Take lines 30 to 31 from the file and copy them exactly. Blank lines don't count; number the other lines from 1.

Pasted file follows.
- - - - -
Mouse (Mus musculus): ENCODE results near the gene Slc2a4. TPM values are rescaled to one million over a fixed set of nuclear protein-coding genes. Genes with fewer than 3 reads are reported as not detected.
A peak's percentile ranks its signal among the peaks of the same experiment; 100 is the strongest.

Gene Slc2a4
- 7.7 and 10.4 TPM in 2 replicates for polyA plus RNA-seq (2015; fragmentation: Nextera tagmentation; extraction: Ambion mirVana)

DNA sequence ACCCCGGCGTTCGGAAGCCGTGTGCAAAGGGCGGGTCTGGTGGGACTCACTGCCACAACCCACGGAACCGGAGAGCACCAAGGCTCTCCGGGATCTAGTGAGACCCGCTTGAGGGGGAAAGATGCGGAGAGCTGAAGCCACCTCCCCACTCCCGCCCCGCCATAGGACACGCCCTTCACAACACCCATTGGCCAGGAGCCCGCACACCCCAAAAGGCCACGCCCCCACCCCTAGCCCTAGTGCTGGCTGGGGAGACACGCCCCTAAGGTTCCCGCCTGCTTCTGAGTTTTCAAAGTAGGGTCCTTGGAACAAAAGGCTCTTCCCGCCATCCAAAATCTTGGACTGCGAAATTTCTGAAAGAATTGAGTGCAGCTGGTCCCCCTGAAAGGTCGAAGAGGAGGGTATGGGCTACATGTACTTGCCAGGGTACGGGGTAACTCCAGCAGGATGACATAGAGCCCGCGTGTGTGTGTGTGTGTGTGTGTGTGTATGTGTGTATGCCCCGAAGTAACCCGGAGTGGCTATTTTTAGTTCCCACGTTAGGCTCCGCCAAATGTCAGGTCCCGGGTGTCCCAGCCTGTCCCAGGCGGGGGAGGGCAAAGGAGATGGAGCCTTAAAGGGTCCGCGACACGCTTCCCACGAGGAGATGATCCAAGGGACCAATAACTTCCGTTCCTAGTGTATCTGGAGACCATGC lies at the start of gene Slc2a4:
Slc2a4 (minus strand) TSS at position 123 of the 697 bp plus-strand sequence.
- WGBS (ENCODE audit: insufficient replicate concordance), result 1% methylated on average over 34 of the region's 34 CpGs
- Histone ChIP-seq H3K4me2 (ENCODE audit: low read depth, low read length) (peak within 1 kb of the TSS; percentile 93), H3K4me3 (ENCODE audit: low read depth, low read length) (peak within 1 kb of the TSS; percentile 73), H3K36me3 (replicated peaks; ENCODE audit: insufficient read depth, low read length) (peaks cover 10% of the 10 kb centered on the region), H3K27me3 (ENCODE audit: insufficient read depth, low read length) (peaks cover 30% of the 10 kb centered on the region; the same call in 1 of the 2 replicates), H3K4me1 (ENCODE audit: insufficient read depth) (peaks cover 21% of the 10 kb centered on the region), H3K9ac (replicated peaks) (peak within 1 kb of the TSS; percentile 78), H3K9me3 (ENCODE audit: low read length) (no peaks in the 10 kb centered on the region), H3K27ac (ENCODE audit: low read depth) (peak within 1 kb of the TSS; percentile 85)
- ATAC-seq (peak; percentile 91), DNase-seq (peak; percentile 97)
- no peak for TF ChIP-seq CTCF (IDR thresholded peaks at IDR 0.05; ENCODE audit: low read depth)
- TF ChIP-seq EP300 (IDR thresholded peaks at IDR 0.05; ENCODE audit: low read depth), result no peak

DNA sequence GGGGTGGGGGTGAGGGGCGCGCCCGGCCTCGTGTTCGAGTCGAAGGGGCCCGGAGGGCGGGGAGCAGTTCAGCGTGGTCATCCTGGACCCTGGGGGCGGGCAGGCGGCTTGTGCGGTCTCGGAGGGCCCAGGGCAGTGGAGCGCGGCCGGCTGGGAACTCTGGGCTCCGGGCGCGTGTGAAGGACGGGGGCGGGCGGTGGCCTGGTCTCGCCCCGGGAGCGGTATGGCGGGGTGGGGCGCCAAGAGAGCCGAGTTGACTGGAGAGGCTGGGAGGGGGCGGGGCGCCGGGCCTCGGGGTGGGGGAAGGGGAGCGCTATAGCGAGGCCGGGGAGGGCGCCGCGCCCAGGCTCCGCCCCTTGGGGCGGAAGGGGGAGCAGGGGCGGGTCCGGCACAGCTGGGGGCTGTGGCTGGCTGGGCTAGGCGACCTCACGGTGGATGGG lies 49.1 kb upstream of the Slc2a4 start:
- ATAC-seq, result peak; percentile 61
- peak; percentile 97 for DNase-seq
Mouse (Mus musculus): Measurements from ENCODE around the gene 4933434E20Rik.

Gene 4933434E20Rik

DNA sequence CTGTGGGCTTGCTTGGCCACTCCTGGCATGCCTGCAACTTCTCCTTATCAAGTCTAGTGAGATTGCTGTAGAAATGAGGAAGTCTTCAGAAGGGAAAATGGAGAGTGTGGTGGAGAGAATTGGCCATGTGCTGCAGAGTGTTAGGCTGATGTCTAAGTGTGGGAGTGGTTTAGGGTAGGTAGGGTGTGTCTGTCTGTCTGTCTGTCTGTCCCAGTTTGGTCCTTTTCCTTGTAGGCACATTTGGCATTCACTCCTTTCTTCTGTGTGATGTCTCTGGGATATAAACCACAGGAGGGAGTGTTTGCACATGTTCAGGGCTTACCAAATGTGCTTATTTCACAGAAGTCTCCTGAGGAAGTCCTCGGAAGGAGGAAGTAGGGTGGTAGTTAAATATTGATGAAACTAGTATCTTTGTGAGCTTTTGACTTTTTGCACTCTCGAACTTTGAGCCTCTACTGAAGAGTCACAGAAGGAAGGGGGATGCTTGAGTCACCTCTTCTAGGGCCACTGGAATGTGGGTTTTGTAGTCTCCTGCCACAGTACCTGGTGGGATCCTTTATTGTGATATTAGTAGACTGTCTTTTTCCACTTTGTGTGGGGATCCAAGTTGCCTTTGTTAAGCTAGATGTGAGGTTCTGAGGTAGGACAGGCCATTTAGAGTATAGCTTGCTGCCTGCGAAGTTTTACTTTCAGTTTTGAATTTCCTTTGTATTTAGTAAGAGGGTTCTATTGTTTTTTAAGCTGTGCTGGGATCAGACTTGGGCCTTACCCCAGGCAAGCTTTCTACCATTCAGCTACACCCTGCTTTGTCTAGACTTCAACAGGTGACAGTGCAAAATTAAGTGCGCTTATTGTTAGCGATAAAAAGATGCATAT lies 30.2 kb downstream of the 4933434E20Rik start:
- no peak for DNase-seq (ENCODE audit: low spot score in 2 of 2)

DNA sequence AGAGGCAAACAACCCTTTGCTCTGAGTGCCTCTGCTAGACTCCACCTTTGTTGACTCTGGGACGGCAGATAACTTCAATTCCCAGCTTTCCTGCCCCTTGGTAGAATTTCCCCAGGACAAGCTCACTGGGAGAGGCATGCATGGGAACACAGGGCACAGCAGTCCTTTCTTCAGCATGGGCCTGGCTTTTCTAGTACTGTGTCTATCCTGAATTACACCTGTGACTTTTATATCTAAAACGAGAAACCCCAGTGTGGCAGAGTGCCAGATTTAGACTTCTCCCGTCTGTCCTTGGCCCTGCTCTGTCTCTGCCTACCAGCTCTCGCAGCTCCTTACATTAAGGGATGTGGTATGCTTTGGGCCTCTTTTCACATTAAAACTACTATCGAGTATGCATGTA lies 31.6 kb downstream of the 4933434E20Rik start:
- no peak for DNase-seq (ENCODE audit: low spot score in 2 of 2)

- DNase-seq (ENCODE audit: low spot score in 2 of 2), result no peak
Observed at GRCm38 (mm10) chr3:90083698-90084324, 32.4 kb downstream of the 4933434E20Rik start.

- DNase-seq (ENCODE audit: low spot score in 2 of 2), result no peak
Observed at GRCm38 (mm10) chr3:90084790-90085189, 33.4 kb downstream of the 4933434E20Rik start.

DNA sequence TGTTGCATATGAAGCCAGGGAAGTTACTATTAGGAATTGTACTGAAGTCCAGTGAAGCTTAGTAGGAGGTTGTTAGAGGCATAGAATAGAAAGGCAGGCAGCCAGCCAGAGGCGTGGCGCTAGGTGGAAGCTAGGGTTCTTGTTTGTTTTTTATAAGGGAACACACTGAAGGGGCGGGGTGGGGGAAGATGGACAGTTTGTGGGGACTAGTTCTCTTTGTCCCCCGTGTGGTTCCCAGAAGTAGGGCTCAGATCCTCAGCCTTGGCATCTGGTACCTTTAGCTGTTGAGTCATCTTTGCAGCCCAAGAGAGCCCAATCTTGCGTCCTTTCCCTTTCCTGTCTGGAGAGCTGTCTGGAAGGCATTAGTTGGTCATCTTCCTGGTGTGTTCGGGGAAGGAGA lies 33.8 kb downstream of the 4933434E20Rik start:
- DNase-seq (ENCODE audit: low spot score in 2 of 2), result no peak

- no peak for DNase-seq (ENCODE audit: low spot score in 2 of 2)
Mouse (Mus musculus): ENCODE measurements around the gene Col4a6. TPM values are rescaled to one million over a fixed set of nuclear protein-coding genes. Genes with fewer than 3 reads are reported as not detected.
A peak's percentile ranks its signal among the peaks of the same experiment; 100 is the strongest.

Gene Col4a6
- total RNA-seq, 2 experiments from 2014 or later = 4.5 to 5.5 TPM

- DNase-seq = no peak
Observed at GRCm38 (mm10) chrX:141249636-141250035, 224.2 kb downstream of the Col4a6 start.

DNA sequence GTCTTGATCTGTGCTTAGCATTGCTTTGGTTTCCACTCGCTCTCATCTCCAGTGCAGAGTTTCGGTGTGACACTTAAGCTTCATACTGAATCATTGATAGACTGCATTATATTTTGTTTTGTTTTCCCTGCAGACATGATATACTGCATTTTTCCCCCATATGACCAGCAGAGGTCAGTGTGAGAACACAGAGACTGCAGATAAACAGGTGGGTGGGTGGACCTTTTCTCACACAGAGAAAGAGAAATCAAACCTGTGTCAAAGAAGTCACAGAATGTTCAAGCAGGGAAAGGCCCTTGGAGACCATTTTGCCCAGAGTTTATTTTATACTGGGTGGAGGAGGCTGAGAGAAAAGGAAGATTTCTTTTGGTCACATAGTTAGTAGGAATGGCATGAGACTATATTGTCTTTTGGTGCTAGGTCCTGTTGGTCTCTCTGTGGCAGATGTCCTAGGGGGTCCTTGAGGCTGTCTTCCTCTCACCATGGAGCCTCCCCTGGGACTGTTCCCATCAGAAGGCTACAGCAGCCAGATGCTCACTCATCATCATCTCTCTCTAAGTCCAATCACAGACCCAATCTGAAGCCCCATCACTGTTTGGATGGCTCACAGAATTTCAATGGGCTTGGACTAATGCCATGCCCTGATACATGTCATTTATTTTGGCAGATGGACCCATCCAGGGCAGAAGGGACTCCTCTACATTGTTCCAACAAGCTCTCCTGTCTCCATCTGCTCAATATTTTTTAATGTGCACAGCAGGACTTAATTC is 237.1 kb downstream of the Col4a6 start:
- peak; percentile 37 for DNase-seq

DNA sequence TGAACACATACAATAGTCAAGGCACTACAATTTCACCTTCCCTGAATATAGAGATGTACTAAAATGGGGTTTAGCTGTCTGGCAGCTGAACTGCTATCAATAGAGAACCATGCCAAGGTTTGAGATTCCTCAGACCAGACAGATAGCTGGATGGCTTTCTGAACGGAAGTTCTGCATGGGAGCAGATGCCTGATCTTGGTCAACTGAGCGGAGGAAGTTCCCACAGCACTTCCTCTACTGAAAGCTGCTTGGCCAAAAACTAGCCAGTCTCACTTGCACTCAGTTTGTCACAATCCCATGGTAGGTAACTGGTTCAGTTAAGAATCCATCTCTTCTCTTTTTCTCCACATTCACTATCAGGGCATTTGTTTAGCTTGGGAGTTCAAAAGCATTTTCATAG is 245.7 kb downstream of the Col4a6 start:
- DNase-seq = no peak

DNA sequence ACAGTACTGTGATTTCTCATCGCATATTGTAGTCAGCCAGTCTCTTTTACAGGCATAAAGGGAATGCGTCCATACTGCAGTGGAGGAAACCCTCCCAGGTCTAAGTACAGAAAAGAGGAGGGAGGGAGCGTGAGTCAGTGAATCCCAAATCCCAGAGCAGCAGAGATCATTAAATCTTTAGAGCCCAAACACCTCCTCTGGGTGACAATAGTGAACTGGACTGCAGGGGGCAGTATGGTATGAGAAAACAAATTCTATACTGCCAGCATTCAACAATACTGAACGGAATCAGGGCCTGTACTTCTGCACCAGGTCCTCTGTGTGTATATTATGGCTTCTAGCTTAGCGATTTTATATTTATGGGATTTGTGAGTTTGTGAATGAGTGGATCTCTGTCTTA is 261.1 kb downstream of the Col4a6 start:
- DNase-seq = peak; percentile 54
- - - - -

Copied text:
Gene Col4a6
- total RNA-seq, 2 experiments from 2014 or later = 4.5 to 5.5 TPM